Many political liberals jumped on the subsidy reform bandwagon because liberalization of the economic sphere was believed to open up the political domain as well. The state would shrink, yielding the commanding heights of the economy to a private sector interested in meritocracy, transparency and accountability, leading to greater democracy. The population, meanwhile, would grow less dependent on the regime. Historically, the links between economic and political liberalization are rather tenuous, but reformist discourse presented the two processes as intertwined.  Their line was in keeping with the spirit of the times, and of course remains widespread. Much to the political liberals’ horror, this language is now employed to promote a subsidy reduction plan that in all likelihood will enlarge the state through still-to-be-designed cash-granting apparatuses, not break it up.
Lastly, the old-guard conservatives, many of whom resisted liberalization of foreign investment in the Khatami era, settled on a decidedly less nationalist position.  Hence the battle in Parliament between Ahmadinejad supporters and their conservative opponents concerned questions of oversight and implementation rather than the idea of removing subsidies as such. Comparisons with Turkey and South Korea — two lodestars with regard to development — were rolled out when needed. While the “China model” of economic opening without political opening is often identified as Iran’s self-chosen third way, Iranian elites do not really understand China’s gradual, selective embrace of the market very well. Instead, “China” is invoked as a place marker for the Iranian status quo, often as a defense mechanism against highbrow attacks on economic policy by Western-trained academics. The real models for Iran have continued to be those few economic successes among middle-income states that inspire the fairy tales of development. 
After taking up the “targeting” or “rationalizing” of subsidies as an issue in the middle of his first term, Ahmadinejad rarely missed a chance to promote it in a speech, often (accurately) saying that 70 percent of the nation receives only 30 percent of the subsidies, and vice versa. He even brought up the matter in his February 11 oratory at Azadi Square, when he announced that Iran had enriched uranium to 20 percent and was now a “nuclear state.” “God willing,” he intoned, “with the implementation of the targeted subsidies plan, the Fifth Five-Year Plan and the policies of Article 44 [the privatization of Iran’s state-owned enterprises], we will be the twelfth-largest economy in the world within five years.”
Many labeled the subsidy reform plan as a long-planned “shock therapy” that would ravage the Iranian economy and solidify a state-linked oligarchy at the expense of all other sectors. This view is inaccurate, if only because Ahmadinejad’s first administration showed few signs of a coherent economic policy beyond the short-term thinking of any political machine: Muscle your friends into power and keep them there. The reality seems to be that Ahmadinejad, having realized his limited economic vision, had no answer of his own when these initial gambits ran their course. So he embraced the set of ideas most available to him at the moment, and spoke of them as if he had come to these conclusions entirely on his own. Parroting such unobjectionable phrases as “getting the prices right” lent the appearance of technical knowledge. Meanwhile, if his government could enact and implement subsidy reform, he could point to a substantial achievement where past administrations had failed, thereby countering the accusations of bumbling that had been turned back against him. The cat would be catching mice.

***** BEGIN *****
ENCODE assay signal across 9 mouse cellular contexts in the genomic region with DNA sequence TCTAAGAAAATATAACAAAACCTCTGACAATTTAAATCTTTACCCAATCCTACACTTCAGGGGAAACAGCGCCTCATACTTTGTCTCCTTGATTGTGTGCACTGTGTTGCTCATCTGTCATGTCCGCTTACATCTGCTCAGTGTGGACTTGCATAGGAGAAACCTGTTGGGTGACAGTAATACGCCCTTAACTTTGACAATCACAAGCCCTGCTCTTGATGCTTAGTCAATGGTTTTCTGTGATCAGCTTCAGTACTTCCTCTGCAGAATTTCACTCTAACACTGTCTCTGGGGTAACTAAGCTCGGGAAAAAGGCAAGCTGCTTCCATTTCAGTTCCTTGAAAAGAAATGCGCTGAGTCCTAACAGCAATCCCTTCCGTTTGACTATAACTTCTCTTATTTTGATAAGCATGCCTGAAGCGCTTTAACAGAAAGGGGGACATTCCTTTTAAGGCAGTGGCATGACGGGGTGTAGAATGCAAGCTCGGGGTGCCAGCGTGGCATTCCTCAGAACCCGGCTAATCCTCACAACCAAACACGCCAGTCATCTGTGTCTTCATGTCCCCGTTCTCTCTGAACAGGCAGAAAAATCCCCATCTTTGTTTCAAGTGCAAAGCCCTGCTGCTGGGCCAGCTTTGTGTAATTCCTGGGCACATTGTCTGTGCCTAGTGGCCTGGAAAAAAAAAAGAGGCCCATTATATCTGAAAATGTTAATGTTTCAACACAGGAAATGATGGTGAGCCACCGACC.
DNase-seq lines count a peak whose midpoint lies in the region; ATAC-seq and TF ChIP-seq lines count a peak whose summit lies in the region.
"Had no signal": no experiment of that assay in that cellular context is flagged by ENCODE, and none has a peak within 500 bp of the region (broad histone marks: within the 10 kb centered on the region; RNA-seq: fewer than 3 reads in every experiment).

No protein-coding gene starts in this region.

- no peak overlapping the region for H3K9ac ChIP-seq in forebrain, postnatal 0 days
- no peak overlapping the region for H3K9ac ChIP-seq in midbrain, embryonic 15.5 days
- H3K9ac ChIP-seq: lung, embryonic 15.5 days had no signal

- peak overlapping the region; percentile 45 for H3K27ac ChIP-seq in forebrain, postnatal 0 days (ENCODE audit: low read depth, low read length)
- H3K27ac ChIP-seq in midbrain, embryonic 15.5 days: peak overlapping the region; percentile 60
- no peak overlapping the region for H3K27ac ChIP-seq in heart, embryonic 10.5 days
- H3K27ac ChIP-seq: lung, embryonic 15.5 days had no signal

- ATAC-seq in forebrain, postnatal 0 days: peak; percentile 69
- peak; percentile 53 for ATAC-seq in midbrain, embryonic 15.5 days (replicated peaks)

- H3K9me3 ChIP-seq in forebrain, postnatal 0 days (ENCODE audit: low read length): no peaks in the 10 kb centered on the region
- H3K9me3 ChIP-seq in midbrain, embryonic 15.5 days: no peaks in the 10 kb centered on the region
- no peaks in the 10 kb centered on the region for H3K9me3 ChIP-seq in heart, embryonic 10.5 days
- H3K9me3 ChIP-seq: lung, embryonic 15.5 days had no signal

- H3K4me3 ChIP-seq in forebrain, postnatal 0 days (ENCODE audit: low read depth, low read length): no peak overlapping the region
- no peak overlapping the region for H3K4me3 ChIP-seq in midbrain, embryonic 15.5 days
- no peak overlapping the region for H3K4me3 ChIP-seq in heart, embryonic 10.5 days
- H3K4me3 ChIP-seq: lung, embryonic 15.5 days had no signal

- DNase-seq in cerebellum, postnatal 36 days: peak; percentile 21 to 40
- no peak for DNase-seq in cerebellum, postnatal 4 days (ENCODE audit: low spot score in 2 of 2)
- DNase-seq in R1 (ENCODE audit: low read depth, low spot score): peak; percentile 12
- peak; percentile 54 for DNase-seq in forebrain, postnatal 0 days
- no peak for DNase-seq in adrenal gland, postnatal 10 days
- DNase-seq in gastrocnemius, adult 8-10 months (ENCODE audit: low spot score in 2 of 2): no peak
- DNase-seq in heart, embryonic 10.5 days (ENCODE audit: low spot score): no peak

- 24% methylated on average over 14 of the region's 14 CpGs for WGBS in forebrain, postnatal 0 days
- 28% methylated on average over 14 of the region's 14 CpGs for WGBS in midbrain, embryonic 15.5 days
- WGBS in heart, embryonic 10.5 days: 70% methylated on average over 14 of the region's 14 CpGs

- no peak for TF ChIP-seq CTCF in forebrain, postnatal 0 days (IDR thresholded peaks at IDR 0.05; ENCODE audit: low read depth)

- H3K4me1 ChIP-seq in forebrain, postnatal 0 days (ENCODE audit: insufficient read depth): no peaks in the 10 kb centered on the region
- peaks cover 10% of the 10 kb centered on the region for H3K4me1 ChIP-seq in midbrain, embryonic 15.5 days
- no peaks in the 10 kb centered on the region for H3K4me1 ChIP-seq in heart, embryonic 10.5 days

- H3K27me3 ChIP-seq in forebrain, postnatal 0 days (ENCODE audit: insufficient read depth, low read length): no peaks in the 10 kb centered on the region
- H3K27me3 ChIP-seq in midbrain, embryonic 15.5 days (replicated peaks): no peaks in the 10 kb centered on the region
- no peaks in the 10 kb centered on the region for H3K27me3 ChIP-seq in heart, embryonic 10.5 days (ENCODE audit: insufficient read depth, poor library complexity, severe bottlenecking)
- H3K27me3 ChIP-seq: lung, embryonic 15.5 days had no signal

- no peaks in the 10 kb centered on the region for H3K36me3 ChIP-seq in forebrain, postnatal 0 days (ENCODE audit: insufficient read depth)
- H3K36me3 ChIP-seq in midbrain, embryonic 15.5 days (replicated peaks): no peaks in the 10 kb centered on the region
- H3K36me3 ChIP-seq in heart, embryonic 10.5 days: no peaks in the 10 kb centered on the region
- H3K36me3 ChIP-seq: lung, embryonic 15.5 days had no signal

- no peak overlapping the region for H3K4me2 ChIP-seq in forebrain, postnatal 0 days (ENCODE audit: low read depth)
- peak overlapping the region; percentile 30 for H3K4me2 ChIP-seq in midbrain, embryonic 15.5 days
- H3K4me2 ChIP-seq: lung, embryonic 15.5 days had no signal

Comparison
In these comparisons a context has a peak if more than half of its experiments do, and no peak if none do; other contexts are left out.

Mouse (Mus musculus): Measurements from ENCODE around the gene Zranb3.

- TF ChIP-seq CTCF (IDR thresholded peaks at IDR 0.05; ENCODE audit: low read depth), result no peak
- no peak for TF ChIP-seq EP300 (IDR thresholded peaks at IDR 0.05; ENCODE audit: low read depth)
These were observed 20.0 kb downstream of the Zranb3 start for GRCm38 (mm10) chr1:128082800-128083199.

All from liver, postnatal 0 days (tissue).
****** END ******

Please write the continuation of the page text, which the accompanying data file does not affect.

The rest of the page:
If short-term political gain spurred Ahmadinejad and his backers to embrace of the market, they will surely be disappointed. Even at the lower levels approved on March 9, for the subsidy reform plan to be effective, it will require a state apparatus akin to the one he attacked upon entering office in 2005. The professionals who could have taken on the task have quit, been fired or been sidelined. Ahmadinejad may be stuck with a white elephant.
See What Sticks
In the lead-up to the parliamentary vote, it was difficult to predict the outcome of subsidy reform because the details were elusive. Indeed, the plan’s gelatinous form changed shape on a weekly basis as the administration reacted to complaints and criticisms from various sectors. The process was eerily similar to the raising of gasoline prices in 2007, when the government would tease the public with a new price and ration structure to test sentiment and then deny that these details had been determined yet. The eventual enactment of price hikes in the summer of that year, with very little advance warning, resulted in a few hurled Molotov cocktails and an armed guard next to every pump until things settled down. The conflict was actually less than had been expected, but the elimination of price supports for essential goods and services will presumably be a more serious matter.
In 2010, the subsidy reform discussion would have been farcical if it were not so troubling. The government announced that it already possessed income information for a majority of Iranian families and would rank them in deciles to determine the size of cash payments. Everyone was encouraged to update the family profile on a government Internet site; the rush of traffic crashed it. The Statistical Center of Iran then clustered the population into three groups from poorest to wealthiest, placing 18 million in cluster one, 30 million in cluster two and the remaining 23 million in cluster three. The data used to compile the clusters, however, were two years old, prompting many who were classified in cluster three to argue that inflation had eaten away their incomes in the interim.  It seems a large number of these citizens complained to their MPs, who passed the gripes on to the government, who then denied that the clusters were even to be used.